Obituary: Sir Raymond Potter

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The Independent Online
Joseph Raymond Lynden Potter, businessman: born Derby 21 April 1916; served Queen's Own Royal West Kent Regiment, England and Middle East 1939-46; Secretary, Royal Institute of International Affairs 1947-51; General Manager, Halifax Building Society 1956-60, Chief General Manager 1960-74, Director 1968-83, Chairman 1974-83; Kt 1978; Vice-President, Building Societies Association 1981-93; married 1939 Marguerite Douglas-Jones (three sons, one daughter); died Winchester 17 November 1993.

RAYMOND POTTER was chairman of the Halifax Building Society from 1974 to 1983, and a leading figure in the world of building societies and their dealings with the Government.

Potter was born in Derby in 1916. On leaving Haileybury as Head of School he read classics and modern languages at Clare College, Cambridge, and immediately after joined the British Council. In the spring of 1940, he was commissioned into the Queen's Own Royal West Kent Regiment and served in England and the Middle East, leaving the army with the rank of lieutenant-colonel. After four years as Secretary of the Institute for International Affairs he joined the Halifax Building Society in 1951.

Potter served briefly as an inspector, as District Manager at Coventry and as an Assistant General Manager. In 1956 he became General Manager, jointly with Edwin Beresford, and became Chief General Manager in 1960. He was Chief General Manager until December 1974 when he became non-Executive Chairman. Potter held the office of Chairman until the Annual General Meeting in May 1983 when he retired.

In 1956, just before Potter became joint General Manager, the Halifax had left the Building Societies Association following differences of opinion about interest rates. Fred Bentley, the then General Manager, had just been elected Chairman of the Building Societies Association, and resigned from the Halifax as a result. Bentley continued in office as Chairman of the association and secured a seat on the Halifax Board against the opposition of the Board but with the support of many of the staff. With his joint General Manager, Beresford, and the other senior executives, Potter had the more than slightly delicate task of leading the management and staff through a difficult period, restoring morale and then building the society's business.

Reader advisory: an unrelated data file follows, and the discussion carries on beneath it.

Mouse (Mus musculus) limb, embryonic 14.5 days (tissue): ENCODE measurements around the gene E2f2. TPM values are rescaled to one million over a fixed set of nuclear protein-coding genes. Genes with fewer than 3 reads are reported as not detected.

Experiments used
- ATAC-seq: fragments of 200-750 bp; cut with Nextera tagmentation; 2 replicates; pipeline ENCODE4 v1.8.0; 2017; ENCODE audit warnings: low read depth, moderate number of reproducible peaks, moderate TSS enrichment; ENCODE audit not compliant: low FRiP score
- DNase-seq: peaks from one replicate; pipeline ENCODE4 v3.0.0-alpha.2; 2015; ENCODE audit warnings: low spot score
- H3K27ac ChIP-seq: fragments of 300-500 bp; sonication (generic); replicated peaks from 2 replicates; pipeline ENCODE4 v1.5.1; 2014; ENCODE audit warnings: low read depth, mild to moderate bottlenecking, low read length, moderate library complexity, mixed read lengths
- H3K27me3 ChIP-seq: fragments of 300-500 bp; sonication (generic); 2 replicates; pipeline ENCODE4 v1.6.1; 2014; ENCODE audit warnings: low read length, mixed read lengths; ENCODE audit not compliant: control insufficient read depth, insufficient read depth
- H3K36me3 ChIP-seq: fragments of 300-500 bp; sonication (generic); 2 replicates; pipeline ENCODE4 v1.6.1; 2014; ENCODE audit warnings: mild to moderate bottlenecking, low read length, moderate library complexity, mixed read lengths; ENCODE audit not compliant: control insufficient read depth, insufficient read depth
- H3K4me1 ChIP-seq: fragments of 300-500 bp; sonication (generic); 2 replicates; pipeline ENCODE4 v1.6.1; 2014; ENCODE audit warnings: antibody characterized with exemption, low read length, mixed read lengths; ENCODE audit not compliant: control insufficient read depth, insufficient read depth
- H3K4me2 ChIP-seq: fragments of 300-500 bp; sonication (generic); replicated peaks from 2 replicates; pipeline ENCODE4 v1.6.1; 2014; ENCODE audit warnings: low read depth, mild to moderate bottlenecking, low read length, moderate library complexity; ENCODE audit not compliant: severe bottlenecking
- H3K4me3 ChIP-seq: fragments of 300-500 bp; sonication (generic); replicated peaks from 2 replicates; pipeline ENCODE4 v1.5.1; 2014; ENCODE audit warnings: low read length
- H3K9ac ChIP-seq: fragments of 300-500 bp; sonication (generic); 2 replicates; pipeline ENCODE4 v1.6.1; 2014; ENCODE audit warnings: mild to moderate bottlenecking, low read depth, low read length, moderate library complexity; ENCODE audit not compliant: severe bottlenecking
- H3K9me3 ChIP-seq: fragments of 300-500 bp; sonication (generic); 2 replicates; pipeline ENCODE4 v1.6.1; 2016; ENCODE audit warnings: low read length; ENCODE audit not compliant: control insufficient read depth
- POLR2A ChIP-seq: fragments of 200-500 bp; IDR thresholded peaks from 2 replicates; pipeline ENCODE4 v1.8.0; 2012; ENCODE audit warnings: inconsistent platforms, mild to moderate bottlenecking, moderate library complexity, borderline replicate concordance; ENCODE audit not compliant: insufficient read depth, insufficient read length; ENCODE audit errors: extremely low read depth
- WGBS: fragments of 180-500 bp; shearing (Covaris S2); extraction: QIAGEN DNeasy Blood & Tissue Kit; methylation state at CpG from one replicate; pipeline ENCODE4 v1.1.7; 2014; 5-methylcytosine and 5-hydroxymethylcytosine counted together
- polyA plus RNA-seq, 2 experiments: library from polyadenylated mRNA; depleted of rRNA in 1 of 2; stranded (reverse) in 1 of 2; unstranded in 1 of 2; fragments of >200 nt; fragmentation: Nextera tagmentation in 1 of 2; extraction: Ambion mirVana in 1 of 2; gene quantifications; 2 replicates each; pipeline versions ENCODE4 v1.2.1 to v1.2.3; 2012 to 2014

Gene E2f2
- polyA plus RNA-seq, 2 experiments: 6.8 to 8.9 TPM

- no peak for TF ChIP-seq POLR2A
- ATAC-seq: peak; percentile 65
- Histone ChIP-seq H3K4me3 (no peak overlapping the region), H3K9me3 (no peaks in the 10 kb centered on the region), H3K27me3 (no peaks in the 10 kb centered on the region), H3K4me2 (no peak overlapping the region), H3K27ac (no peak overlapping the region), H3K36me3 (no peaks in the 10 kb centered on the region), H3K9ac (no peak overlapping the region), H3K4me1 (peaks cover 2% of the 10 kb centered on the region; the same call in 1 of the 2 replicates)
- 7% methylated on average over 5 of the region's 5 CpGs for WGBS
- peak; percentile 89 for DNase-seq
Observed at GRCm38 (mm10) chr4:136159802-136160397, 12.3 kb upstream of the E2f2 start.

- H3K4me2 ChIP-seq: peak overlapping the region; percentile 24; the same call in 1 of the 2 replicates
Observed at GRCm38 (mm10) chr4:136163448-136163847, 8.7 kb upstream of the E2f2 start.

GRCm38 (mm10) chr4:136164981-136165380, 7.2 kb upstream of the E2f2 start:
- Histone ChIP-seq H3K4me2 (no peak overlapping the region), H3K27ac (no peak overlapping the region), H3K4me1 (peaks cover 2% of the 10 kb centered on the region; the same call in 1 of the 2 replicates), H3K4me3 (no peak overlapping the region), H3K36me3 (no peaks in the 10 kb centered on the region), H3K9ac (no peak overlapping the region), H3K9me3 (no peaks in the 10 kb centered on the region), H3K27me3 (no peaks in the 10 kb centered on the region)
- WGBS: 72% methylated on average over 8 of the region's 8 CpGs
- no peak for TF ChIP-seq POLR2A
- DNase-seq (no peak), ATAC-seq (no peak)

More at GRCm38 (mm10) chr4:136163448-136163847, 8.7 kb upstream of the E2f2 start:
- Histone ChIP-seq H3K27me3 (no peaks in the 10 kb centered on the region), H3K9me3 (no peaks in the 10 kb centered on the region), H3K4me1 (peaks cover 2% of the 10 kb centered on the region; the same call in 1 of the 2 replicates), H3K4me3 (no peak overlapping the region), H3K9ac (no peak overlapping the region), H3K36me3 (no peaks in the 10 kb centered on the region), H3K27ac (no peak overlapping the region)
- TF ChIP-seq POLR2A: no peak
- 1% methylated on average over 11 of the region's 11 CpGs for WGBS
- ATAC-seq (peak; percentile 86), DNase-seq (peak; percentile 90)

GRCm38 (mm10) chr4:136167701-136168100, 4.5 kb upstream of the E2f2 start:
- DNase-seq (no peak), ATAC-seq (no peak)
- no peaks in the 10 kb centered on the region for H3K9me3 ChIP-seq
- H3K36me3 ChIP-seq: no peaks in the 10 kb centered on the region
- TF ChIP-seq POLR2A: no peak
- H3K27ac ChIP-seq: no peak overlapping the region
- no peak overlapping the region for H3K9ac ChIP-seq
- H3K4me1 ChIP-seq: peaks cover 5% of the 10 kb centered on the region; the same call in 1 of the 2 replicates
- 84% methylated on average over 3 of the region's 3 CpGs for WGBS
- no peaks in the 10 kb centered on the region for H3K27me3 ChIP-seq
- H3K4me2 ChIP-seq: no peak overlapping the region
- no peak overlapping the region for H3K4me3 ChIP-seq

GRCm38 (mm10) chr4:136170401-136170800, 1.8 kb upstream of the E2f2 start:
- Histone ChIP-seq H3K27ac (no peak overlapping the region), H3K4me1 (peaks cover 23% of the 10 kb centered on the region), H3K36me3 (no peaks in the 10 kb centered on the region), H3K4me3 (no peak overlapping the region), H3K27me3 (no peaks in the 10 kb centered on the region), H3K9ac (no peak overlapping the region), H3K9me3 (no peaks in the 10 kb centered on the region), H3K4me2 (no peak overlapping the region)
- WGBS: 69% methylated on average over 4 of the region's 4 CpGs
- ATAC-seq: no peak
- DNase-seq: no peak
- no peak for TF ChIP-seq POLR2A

Following a change in the chairmanship the Halifax rejoined the Building Societies Association in 1964 under Potter's leadership. From then on he was a leading figure in building societies and in their dealings with Government. Although at the time building society interest rates were recommended by the Building Societies Association and adopted by societies, there were successive periods of economic difficulty, pressure on savings, and mortgage rationing. Potter was a member of the Council of the Association from 1965 to 1981 and Chairman from 1975 to 1977.

He was knighted in 1978 and became a Freeman of the City of London in 1981 as well as being a member of Warrington New Town Development Corporation from 1969 to 1986.

Raymond Potter joined the Halifax at a time when its assets amounted to about pounds 165m, there were about 100 branches and just over 500,000 members and about 1,200 members of staff. At his retirement the assets were about pounds 14bn, there were nearly 600 offices, nearly 7.5 million members and over 9,500 staff. During that time not only had the society grown hugely in size and importance but its share of the building society market had also grown.

In the Halifax, Potter will be remembered with affection and respect for his intellect and wisdom and for his concern for people, his wit and his humanity. He was also one of the very few people in the society whose writing was a pleasure to read.

In his younger days Raymond Potter was a keen sportsman, captaining Cambridge at rugby fives and playing lawn tennis and squash to a high standard. He loved music, especially baroque and classical, and on retiring from the Halifax became choirmaster of his local church at Chilbolton, in Hampshire. The son of a vicar, he remained a staunch Anglican and was for several years Vice-Chairman of the Wakefield Diocesan Board of Finance. In the tradition of both the Church and the Building Society he was very much a family man and devoted to his wife, Marguerite, his four children and his grand-children.

(Photograph omitted)

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